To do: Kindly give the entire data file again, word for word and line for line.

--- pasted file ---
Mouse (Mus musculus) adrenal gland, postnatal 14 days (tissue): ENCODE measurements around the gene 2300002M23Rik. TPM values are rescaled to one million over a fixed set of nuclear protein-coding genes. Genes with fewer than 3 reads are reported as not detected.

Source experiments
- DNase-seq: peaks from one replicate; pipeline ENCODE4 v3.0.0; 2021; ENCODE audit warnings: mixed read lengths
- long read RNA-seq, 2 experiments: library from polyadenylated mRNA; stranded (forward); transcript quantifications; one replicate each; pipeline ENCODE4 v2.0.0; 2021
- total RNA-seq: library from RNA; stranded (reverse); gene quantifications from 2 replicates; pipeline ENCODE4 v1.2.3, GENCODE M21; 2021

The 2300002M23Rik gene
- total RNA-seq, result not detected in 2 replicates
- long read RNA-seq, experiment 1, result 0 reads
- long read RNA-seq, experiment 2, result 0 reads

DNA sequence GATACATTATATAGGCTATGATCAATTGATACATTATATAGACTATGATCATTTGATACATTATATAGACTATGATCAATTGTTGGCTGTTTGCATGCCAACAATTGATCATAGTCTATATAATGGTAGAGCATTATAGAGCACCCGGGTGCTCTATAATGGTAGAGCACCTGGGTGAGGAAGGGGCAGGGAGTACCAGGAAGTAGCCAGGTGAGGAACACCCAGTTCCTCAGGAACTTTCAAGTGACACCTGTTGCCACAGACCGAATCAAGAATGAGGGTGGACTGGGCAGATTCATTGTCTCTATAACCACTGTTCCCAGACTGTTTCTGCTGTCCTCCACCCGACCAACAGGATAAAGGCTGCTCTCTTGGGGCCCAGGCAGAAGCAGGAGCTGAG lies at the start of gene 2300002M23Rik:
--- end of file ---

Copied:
Mouse (Mus musculus) adrenal gland, postnatal 14 days (tissue): ENCODE measurements around the gene 2300002M23Rik. TPM values are rescaled to one million over a fixed set of nuclear protein-coding genes. Genes with fewer than 3 reads are reported as not detected.

Source experiments
- DNase-seq: peaks from one replicate; pipeline ENCODE4 v3.0.0; 2021; ENCODE audit warnings: mixed read lengths
- long read RNA-seq, 2 experiments: library from polyadenylated mRNA; stranded (forward); transcript quantifications; one replicate each; pipeline ENCODE4 v2.0.0; 2021
- total RNA-seq: library from RNA; stranded (reverse); gene quantifications from 2 replicates; pipeline ENCODE4 v1.2.3, GENCODE M21; 2021

The 2300002M23Rik gene
- total RNA-seq, result not detected in 2 replicates
- long read RNA-seq, experiment 1, result 0 reads
- long read RNA-seq, experiment 2, result 0 reads

DNA sequence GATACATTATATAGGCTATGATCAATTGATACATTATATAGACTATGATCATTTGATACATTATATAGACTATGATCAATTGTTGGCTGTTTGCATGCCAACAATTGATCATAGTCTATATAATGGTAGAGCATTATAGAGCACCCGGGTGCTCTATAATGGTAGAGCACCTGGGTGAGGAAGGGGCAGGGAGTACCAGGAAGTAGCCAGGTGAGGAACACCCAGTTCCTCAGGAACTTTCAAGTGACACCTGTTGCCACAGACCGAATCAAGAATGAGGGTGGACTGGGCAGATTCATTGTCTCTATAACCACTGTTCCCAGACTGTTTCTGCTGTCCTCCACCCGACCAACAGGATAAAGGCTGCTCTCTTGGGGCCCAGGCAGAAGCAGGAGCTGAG lies at the start of gene 2300002M23Rik: